The positive food experiences we foster in schools and universities prepare children and young adults to cope with significant transitions in life, like leaving home for the first time.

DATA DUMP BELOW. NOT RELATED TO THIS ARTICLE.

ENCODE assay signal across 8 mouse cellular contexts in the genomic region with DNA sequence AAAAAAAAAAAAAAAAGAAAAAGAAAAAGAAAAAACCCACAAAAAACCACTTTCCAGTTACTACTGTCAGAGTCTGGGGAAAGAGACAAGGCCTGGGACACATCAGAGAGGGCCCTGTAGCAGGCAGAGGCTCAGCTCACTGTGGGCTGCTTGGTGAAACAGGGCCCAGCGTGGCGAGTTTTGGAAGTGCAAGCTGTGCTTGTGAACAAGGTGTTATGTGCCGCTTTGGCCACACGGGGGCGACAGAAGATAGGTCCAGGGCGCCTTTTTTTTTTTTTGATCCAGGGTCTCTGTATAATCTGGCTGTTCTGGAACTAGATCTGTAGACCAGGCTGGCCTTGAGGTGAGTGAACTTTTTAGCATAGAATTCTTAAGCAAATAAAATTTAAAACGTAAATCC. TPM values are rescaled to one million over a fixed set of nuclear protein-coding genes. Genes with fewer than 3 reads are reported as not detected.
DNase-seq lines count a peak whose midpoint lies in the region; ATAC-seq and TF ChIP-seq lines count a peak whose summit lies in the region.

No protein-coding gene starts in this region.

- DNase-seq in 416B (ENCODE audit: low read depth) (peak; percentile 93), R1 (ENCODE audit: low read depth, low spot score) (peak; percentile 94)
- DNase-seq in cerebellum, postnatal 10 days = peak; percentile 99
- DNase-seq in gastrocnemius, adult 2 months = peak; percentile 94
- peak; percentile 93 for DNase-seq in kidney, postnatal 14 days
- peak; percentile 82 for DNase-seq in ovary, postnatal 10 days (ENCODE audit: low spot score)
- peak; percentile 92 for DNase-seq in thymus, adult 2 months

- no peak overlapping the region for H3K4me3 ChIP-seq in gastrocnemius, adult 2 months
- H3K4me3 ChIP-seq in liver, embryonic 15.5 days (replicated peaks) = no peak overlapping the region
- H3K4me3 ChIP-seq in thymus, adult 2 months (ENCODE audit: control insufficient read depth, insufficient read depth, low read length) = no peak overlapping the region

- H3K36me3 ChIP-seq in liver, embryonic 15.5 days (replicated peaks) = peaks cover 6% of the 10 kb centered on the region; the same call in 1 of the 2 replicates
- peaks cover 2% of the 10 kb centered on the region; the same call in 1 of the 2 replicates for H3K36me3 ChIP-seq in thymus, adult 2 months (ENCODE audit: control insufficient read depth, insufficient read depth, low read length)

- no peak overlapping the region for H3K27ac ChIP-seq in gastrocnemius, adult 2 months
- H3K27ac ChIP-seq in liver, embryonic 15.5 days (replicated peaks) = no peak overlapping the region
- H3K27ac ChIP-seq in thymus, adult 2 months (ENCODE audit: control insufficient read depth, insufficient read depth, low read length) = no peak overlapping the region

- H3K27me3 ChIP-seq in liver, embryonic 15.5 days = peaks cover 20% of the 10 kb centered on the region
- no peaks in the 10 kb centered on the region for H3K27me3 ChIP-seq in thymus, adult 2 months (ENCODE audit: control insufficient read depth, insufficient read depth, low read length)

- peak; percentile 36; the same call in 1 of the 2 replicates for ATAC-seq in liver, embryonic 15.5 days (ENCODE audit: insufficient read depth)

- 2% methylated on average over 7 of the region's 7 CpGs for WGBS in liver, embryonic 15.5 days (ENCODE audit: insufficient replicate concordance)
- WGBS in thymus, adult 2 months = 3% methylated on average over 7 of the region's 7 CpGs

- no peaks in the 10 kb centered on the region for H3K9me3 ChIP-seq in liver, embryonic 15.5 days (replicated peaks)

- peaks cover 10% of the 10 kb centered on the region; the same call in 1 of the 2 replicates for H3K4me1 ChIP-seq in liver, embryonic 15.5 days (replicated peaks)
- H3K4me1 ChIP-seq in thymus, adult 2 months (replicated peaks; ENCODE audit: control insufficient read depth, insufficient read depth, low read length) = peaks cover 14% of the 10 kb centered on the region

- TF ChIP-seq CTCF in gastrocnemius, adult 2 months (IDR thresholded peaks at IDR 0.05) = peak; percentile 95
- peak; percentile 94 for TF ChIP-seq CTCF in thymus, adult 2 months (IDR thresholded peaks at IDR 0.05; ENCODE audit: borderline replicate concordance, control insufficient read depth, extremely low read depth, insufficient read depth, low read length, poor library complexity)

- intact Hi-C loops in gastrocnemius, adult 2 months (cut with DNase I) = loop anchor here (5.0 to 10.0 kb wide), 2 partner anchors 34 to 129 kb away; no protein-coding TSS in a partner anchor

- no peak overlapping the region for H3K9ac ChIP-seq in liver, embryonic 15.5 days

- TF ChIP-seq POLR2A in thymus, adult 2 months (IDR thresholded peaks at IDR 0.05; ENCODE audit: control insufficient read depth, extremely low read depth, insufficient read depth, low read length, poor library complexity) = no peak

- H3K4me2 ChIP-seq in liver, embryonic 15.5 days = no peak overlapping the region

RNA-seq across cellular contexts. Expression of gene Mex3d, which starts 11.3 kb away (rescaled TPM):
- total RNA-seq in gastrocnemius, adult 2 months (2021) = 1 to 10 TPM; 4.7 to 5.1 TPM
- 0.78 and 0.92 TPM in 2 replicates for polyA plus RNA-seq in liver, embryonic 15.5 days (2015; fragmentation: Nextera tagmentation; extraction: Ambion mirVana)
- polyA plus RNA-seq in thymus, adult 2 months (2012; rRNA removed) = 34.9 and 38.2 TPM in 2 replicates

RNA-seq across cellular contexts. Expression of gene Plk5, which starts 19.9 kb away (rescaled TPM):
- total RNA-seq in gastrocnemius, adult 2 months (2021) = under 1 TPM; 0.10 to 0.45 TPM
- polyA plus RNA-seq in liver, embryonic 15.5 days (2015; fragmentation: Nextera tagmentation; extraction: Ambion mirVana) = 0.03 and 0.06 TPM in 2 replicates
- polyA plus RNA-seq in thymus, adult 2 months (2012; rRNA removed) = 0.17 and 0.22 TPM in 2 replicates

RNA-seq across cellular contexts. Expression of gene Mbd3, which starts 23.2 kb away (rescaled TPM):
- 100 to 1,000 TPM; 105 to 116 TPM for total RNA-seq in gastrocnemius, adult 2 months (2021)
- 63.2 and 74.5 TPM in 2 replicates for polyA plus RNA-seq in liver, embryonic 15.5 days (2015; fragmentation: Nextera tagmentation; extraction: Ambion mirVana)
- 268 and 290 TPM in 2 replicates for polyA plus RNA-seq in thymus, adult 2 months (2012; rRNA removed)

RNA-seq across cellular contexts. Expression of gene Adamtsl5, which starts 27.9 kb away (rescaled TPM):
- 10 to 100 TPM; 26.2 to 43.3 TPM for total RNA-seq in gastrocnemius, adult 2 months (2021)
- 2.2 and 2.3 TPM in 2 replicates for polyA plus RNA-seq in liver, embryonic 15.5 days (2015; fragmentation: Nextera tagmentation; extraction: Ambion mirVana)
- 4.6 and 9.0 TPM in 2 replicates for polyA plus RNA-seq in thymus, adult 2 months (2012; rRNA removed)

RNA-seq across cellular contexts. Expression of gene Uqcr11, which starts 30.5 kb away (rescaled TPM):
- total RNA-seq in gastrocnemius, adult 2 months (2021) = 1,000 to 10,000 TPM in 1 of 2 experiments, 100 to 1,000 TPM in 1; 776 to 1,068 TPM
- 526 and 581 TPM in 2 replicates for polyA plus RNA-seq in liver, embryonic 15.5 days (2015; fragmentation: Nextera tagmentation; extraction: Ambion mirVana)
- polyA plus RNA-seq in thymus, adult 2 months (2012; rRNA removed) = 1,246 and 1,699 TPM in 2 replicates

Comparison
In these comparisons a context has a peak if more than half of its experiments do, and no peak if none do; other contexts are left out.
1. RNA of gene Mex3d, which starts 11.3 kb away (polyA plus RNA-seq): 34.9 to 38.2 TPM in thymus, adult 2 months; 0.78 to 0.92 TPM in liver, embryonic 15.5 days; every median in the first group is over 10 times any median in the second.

Initially, the kitchen may seem like an alien place, but the experience of eating and sharing good food around the table can boost confidence. Professor Margaret Hogg of Lancaster University sees food as symbolic of intergenerational transfer, when ‘someone moves from dependence to independence. They talk to their family members on the phone as they cook’. Dr Miriam Chaiken, the nutritional anthropologist, says that ‘eating and sharing food together is the ultimate human activity’.